Britain boiled on Monday the 18th and Tuesday the 19th of July as temperatures soared. The country was hit by a heatwave that broke the UK’s record for its hottest day, as temperatures in parts of the UK reached 40.3ᴼC. We were, however, not ready for these temperatures as many areas of the UK came to a standstill and the pressure on our emergency services skyrocketed.

One of the biggest sectors to be hit the worst by the heatwave was the transport sector, especially the railways. Overhead cables were damaged, train lines buckled, and fires ignited up and down the tracks.

Rail services were seriously disrupted on Monday with lower speed restrictions and cancellations being put into place. By the end of Tuesday, passengers faced mainland closures with many stations, such as London Euston, telling passengers to stay away from the station and they issued a ‘Do not Travel’ warning.

Trains at both London Euston and King’s Cross stations were cancelled due to fires breaking out in Northwest London, and by late Tuesday afternoon all services were suspended. One of the reasons for the suspensions was a lineside fire that broke out in Harrow, that occurred due to a 25,000 volt electricity cable coming down.

Services were also affected by overhead electrical lines becoming severely damaged, and the damage that occurred on the Birmingham New Street station lines caused trains to become affected and cancelled. There were also major rail disruptions on train services in Rugby and Carlisle due to lines being damaged and coming down.

Several trains that had begun their journey and then had to stop due to the heat, had to call out evacuation teams to rescue passengers trapped on the trains.

By Wednesday the 20th of July, there were a number of trains that began to run after extensive repairs occurred during the night, although there were fewer trains, and some services were still not running.

When the weather is extremely hot, the temperature of the railway tracks can become around 20ᴼC hotter than the air around them. The average temperature of the tracks on Tuesday was around 60ᴼC, with a record of 62ᴼC in Suffolk.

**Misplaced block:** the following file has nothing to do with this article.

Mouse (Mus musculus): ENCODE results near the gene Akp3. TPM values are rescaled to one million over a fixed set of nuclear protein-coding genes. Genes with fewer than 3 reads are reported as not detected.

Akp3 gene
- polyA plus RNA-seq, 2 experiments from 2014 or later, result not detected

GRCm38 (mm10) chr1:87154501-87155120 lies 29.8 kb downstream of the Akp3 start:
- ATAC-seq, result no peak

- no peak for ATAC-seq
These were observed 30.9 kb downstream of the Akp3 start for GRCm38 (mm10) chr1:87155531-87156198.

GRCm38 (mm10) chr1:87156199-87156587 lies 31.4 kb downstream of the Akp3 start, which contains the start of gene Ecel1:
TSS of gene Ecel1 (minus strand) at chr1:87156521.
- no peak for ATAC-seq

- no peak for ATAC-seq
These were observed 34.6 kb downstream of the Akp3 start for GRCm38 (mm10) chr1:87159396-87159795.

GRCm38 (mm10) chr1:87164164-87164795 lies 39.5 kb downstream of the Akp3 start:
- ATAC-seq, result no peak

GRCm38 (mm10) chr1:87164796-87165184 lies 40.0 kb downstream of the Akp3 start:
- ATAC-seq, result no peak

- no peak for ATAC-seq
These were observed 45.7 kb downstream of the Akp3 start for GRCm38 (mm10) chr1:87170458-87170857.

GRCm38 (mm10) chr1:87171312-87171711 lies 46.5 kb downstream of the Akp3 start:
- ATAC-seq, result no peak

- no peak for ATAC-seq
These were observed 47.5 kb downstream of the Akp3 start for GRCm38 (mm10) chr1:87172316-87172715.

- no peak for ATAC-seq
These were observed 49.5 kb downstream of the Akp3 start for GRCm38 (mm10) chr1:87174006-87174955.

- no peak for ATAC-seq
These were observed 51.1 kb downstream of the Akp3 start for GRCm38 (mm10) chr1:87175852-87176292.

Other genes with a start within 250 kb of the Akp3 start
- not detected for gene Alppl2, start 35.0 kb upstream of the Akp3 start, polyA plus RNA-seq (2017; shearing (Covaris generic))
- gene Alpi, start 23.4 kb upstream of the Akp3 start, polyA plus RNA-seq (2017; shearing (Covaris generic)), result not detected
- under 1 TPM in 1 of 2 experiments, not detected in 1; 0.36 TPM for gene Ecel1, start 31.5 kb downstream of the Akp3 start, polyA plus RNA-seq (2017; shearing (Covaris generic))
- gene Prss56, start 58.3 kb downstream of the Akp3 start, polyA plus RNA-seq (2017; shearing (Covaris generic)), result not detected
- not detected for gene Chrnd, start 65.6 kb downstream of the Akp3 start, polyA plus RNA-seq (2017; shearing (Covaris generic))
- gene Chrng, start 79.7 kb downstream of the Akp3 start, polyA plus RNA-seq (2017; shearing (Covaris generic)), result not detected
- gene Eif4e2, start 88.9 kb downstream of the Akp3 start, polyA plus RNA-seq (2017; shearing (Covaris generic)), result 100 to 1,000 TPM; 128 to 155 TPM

The Met Office has issued a warning that these temperatures will become a regular occurrence by 2050. The Network Rail has issued a statement claiming that they will begin to plan to launch a new independent taskforce that will look into ways to improve their railways and make them more resilient to extreme hot weather conditions. One of their main investigations will be into how railways stay cool in country’s that regularly average at these high temperatures, to understand how they limit disruptions and damage to their railway lines and cables.

The country’s railways were not the only part of the transport sector that was affected as roads began to melt and buckle under the heat causing delays, road closures and increased traffic.

Grant Shapps, the UK’s transport secretary has issued a warning that it could take over a decade to get our train lines and roads resilient enough to handle this kind of heat. As they would need to go through a “long process of replacing it and upgrading it to withstand temperatures, either very hot or sometimes much colder than we’ve been used to, and these are the impacts of global warming”.

The heatwave also meant that our emergency services had to work harder than ever to keep people safe as the temperatures rose.

On Tuesday, London’s Fire brigade was called 2,600 times as homes were engulfed in flames in many areas within London, with over 110 fire engines called out to control the flames.

Wennington was one of the worst places in London affected by grassfires, the people living in this area have had to find accommodation as their homes were burned. The council are currently supporting the victims of the fires to help them to find somewhere to stay, due to the devastation the fires have caused to their homes.

The NHS was also hit by an increase in patients to A&E who needed treatment for heat stroke and heat exhaustion. Their web pages outlining both of these conditions received around 90,600 views.

Many of those that were booked in for operations, found that they were cancelled as hospitals struggled to cope with admittances, and rooms prepped for surgery were too hot for operations to be carried out safely.

Over the two days, 138 extra ambulances were deployed to accommodate the increase in admissions. On Monday alone the NHS received 6,600 calls to hospitals up and down the country, which is roughly 1,500 more calls than an average day.

This heatwave has shown that the effects of climate change will have a major effect on the UK, not only through the changes in weather patterns and the soaring of temperatures, but through the fact that our transport sector, infrastructure and emergency services cannot cope with these changes. As these temperatures continue to become a part of our summers, we must find ways to fight climate change to stop these temperatures from getting any higher.